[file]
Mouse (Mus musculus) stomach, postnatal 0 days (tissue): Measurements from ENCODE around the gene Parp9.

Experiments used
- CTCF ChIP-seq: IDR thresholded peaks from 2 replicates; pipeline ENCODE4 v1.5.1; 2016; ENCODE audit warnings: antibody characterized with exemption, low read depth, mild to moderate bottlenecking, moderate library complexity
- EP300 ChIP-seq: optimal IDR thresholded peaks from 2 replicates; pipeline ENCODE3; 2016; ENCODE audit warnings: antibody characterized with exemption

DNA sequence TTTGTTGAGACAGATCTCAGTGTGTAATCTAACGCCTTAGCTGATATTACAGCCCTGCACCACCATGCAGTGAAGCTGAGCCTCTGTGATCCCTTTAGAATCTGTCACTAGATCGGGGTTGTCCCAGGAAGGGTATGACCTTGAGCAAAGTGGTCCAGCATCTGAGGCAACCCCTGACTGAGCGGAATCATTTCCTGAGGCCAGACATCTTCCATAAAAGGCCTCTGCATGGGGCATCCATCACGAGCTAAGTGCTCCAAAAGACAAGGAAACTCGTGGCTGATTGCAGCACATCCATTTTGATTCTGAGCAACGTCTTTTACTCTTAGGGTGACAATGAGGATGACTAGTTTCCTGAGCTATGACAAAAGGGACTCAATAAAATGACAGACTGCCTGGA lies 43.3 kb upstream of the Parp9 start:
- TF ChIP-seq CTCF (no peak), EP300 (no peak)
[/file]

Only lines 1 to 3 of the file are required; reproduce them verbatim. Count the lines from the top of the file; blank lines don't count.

Mouse (Mus musculus) stomach, postnatal 0 days (tissue): Measurements from ENCODE around the gene Parp9.

Experiments used
- CTCF ChIP-seq: IDR thresholded peaks from 2 replicates; pipeline ENCODE4 v1.5.1; 2016; ENCODE audit warnings: antibody characterized with exemption, low read depth, mild to moderate bottlenecking, moderate library complexity